Swedish start-up Anyfi Networks says its Wi-Fi architecture is very much inspired by software-defined networking (SDN) principles. The company announced this week the general availability of its Carrier Wi-Fi System.
In fact, the company says its system was developed in close cooperation with several of the world's Tier 1 operators over the last four years.
At first glance the feature set looks much like that available from several competing vendors in the carrier Wi-Fi space: radio link-level admission control, airtime fairness, optimized handovers, advanced traffic prioritization and an analytics platform for near real-time quality of experience monitoring, the company said in a press release.
However, what sets Anyfi's product apart is its scalability and support for a wide range of access points. "Carrier Wi-Fi is typically about expensive access points coupled with be-all, end-all management systems," said Björn Smedman, CEO of Anyfi Networks, in the release.
"We've taken a very different approach: Our customers typically already have thousands if not millions of access points installed in consumer homes and small businesses, and that equipment is already remotely managed e.g. with TR-069," he said. "What they want is to deploy a carrier Wi-Fi service across that infrastructure, and extending it with lower cost access points where needed. Our system lets them do that."
If pressed to name its most direct competitor, Smedman told FierceWirelessTech that popular perception often points to FON, but the company's founders don't think that's a real good comparison. Anyfi manages the radio more akin to what you'd find in a carrier-class access point, providing admission controls and other features, he said.
Before founding Anyfi, Smedman and Anyfi Networks CTO Johan Almbladh shared a background in physics and attended the same university before working independently for a couple of years. They then came back together, having recognized early on that capacity was going to be a problem in cellular networks.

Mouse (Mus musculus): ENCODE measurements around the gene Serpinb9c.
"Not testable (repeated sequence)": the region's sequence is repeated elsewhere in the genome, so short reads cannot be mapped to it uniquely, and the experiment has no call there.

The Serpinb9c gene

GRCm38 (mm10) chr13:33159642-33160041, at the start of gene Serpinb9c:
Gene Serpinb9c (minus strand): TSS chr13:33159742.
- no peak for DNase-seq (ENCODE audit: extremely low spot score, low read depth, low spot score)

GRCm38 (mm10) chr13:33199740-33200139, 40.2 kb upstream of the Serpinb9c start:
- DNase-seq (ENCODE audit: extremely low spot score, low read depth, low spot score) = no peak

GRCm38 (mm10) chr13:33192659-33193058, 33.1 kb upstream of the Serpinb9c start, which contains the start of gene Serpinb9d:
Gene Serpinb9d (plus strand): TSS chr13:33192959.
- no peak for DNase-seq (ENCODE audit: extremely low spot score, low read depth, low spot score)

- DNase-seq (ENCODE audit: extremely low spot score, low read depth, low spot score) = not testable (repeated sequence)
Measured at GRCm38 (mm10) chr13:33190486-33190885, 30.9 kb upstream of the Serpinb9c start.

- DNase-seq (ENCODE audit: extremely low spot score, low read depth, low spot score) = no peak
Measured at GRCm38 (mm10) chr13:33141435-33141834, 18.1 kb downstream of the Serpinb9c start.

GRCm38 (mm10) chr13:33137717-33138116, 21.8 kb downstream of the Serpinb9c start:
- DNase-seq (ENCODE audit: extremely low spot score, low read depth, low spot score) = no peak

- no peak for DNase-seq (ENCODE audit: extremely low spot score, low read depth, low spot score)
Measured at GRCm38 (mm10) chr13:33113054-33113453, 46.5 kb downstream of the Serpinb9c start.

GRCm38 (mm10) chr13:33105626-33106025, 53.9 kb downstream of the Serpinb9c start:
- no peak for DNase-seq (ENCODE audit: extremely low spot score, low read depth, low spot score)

It was apparent to them that the Wi-Fi systems that already were deployed in consumer homes and businesses would serve an important part of the solution to the capacity problem, and they started working on how to leverage residential and corporate Wi-Fi for mobile offload, Smedman said. Anyfi was founded in 2009.
Anyfi says it offers greater security by tunneling the raw encrypted Wi-Fi traffic. (Image source: Anyfi Networks)
Smedman said Anyfi's solution solves the security aspects better than some other solutions that are being deployed by cable companies. Anyfi keeps the encryption all the way from the device to a trusted location; it doesn't terminate at the access point, which could be in the hands of an untrusted source.
The company employs fewer than 10 people, but because it's a pure software company, it can get a lot done without a large staff, he said.
Anyfi isn't naming names when it comes to potential or existing customers due to non-disclosure agreements, but it is working "quite actively" with some operators in Canada. U.S. operators are, of course, "more than welcome," he said.
The company says that Broadcom, Qualcomm Atheros, Ralink or Realtek platform and on-site integration assistance is provided worldwide as part of agreements with operators.
- see this press release
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